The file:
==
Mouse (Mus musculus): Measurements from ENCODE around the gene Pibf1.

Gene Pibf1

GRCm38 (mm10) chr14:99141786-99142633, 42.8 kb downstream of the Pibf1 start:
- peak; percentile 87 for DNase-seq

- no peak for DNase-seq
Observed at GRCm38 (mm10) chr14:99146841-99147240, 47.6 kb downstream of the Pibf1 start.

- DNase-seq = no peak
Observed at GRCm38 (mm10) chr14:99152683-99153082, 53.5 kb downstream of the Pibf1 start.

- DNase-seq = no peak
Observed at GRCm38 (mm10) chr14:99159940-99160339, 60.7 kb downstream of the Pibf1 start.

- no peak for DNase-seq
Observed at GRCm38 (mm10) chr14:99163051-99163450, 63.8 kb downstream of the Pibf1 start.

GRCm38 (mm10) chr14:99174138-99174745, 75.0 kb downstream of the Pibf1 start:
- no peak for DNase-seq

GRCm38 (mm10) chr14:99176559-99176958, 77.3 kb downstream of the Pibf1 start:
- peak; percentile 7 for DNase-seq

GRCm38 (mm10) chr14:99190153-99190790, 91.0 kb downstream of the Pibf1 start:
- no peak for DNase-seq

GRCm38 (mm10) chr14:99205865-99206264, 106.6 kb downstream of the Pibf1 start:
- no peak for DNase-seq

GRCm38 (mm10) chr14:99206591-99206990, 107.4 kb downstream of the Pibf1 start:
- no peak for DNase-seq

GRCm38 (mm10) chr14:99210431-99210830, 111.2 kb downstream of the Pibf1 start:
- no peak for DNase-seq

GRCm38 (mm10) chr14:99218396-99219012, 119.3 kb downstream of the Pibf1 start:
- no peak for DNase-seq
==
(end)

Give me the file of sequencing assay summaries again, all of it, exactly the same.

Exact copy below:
Mouse (Mus musculus): Measurements from ENCODE around the gene Pibf1.

Gene Pibf1

GRCm38 (mm10) chr14:99141786-99142633, 42.8 kb downstream of the Pibf1 start:
- peak; percentile 87 for DNase-seq

- no peak for DNase-seq
Observed at GRCm38 (mm10) chr14:99146841-99147240, 47.6 kb downstream of the Pibf1 start.

- DNase-seq = no peak
Observed at GRCm38 (mm10) chr14:99152683-99153082, 53.5 kb downstream of the Pibf1 start.

- DNase-seq = no peak
Observed at GRCm38 (mm10) chr14:99159940-99160339, 60.7 kb downstream of the Pibf1 start.

- no peak for DNase-seq
Observed at GRCm38 (mm10) chr14:99163051-99163450, 63.8 kb downstream of the Pibf1 start.

GRCm38 (mm10) chr14:99174138-99174745, 75.0 kb downstream of the Pibf1 start:
- no peak for DNase-seq

GRCm38 (mm10) chr14:99176559-99176958, 77.3 kb downstream of the Pibf1 start:
- peak; percentile 7 for DNase-seq

GRCm38 (mm10) chr14:99190153-99190790, 91.0 kb downstream of the Pibf1 start:
- no peak for DNase-seq

GRCm38 (mm10) chr14:99205865-99206264, 106.6 kb downstream of the Pibf1 start:
- no peak for DNase-seq

GRCm38 (mm10) chr14:99206591-99206990, 107.4 kb downstream of the Pibf1 start:
- no peak for DNase-seq

GRCm38 (mm10) chr14:99210431-99210830, 111.2 kb downstream of the Pibf1 start:
- no peak for DNase-seq

GRCm38 (mm10) chr14:99218396-99219012, 119.3 kb downstream of the Pibf1 start:
- no peak for DNase-seq